Religious Israeli TV star's recipe for successful marriage

Former MTV DJ Eden Harel tells story of her spectacular odyssey to Judaism.

Tags: Eden Har'el
Uzi Baruch ,

Eden Harel
Eden Harel

An appreciation dinner was held on Sunday in honor of mothers of Bnei Akiva yeshiva students at Neve Herzog in Nir Galim, near Ashdod.

"This evening is dedicated to giving thanks to those mothers who work constantly, yet because of our busy routine we just don't get to stop and say thank you," said Shimon Iluz, manager of the yeshiva.

The evening opened with a long row of stalls, all intended for mothers including cosmetics, clothing, and toiletries. In addition, mothers were treated to a luxurious dinner in their honor. Afterwards the women gathered for a talk with the Rosh Yeshiva, Rabbi Meir Edri.

TV host and actress Eden Harel told the women how she left home in the north of the country at 17 and began to integrate into the Tel Aviv scene as a bartender. Then, without too many expectations, she went to audition for the role of presenter for MTV, beating 700 competitors, some of whom were very well-known figures in the worldwide entertainment industry.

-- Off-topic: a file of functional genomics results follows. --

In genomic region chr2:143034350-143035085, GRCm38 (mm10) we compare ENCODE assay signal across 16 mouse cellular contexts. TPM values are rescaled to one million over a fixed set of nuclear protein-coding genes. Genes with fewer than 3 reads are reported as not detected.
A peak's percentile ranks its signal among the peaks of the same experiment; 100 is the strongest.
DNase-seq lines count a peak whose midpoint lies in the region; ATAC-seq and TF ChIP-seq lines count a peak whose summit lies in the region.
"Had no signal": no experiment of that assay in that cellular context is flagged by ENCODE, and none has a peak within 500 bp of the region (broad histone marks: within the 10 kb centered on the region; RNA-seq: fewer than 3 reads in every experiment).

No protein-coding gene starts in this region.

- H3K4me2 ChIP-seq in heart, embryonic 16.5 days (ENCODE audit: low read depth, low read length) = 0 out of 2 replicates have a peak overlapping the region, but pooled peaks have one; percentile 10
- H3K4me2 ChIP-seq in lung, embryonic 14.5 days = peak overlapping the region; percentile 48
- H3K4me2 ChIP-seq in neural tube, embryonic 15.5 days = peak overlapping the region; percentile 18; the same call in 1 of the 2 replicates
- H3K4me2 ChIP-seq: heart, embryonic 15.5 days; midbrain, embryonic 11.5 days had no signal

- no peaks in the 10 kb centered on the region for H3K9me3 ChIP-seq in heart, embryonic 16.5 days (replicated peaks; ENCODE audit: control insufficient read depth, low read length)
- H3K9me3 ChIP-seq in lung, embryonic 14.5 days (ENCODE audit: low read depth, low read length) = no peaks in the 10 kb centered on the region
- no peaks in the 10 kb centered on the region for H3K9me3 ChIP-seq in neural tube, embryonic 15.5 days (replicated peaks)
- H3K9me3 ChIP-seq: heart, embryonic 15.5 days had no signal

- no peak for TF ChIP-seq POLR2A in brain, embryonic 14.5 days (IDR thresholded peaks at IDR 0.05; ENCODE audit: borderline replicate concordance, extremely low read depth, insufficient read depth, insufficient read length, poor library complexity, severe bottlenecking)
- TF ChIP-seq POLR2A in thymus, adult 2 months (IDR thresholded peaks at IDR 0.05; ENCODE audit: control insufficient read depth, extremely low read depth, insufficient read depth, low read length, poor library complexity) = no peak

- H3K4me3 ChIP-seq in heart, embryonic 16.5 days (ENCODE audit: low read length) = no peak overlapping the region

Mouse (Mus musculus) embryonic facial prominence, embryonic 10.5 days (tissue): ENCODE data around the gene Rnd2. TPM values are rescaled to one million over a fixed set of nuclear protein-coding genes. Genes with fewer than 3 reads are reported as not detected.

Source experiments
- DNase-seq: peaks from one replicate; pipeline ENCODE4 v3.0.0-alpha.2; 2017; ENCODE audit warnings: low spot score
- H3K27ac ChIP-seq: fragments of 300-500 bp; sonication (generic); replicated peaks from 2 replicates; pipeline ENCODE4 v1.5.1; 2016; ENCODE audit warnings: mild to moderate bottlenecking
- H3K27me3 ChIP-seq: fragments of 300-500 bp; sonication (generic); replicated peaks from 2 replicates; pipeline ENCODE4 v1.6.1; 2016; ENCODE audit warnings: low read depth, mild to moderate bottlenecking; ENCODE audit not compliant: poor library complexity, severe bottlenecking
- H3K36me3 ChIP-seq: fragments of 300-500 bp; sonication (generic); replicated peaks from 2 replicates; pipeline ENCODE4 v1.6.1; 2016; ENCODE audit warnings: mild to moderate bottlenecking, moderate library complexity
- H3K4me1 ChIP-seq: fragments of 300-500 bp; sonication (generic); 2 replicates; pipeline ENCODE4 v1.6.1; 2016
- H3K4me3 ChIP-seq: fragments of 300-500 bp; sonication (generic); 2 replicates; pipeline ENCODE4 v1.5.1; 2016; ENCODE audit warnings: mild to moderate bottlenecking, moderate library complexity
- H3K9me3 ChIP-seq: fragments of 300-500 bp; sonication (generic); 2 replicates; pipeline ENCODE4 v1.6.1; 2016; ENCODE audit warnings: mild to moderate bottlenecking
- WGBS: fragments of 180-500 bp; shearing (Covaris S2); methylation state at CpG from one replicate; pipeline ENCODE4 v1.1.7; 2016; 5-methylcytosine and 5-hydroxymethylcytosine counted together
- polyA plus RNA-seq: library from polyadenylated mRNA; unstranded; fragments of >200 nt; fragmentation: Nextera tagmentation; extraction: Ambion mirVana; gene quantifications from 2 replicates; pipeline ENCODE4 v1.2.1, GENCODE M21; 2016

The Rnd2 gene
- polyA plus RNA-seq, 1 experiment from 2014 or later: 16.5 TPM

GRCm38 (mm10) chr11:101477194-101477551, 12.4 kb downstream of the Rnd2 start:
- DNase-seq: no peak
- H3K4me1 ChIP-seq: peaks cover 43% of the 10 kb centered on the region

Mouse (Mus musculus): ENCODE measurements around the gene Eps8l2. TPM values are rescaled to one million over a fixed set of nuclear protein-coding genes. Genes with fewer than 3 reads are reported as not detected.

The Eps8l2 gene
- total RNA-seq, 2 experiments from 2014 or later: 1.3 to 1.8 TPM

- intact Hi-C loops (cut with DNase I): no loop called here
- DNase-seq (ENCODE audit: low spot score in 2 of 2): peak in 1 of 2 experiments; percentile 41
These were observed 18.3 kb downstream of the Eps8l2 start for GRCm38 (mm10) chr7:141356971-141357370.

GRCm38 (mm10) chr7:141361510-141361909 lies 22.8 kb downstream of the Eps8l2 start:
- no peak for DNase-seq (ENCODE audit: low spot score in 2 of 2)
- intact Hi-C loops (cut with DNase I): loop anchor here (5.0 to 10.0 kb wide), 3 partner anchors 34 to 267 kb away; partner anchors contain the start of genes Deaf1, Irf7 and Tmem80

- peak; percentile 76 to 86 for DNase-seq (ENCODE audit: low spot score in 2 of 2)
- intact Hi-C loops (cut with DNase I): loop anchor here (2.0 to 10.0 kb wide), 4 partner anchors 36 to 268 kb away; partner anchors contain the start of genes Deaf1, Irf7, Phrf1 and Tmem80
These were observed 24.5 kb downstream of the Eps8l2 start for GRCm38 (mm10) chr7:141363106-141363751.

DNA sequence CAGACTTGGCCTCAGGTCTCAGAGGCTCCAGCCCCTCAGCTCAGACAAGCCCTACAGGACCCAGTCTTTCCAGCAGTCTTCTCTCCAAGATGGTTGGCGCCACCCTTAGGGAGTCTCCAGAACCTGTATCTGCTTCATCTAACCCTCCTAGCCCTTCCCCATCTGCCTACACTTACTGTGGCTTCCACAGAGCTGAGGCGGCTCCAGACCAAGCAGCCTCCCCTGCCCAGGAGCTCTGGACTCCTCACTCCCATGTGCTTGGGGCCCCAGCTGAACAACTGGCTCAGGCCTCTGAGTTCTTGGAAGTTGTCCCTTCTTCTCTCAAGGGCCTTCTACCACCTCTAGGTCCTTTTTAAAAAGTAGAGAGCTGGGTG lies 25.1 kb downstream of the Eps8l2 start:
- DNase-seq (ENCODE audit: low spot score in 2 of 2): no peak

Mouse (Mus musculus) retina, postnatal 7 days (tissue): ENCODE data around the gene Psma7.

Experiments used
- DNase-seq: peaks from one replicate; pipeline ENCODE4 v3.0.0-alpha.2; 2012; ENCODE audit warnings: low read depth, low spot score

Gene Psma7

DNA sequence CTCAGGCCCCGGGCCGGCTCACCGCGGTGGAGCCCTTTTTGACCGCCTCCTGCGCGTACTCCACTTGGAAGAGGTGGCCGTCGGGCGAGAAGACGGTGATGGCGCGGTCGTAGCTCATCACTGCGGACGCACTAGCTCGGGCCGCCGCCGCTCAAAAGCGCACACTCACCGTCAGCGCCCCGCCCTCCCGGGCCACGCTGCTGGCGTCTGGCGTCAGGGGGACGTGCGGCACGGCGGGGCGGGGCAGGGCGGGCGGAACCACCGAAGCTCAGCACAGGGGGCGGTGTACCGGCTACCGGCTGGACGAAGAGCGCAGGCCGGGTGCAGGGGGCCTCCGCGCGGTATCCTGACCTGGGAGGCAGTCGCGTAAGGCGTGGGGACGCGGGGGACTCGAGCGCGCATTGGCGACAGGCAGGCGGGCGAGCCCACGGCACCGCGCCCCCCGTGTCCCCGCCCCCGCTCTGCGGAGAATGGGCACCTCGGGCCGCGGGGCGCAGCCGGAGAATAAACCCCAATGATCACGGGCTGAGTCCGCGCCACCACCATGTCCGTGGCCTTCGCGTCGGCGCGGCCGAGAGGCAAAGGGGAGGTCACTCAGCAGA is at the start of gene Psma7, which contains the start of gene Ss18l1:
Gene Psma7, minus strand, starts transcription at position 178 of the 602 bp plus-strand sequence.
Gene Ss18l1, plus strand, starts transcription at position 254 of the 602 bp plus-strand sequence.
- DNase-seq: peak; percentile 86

Once she received the coveted post, Harel says she still felt something was missing. "I realized that I needed to seek spiritual answers so I started learning yoga in London, looking for the essence and purpose of my life and to try to understand what I'm really doing here in the universe."

Harel's search for spirituality led her to leave the entertainment world and travel to far-off India. "Through yoga I found a Tibetan Buddhist monastery in London, a bit similar to Judaism."

When she reached the monastery she hoped to draw the spirituality that she was so urgently seeking, but a surprise awaited her: "I came to the head of the monastery and told him I wanted to be a Buddhist nun. He laughed and asked me,'What, are you Jewish?' I replied: 'Yes, there is a problem?' He replied: 'I have no problem, but you have a real problem: You don't belong here. So I spent a year in an Indian monastery, but I felt like this isn't it; I'm missing something."

Returning to Israel she met Oded Menashe on a television program. They married and today have a religious Jewish home with five children. Harel marvels at Judaism. "We must tell everyone about Shabbat and family purity; this is the recipe for a good relationship. If everyone would know about family purity there would be less divorce in Israel. It does magic for a relationship".

A particularly moving moment of the evening occurred when letters written by the children in advance were waiting for the mothers in one of the classrooms.

Quite a few mothers were moved to tears. "It's so exciting and satisfying to take part in an evening dedicated entirely to us mothers. When I read the letter my son wrote, I could not help but cry," said Yifat Nahari, a mother, adding, "In today's world, the importance of interpersonal communication is very significant."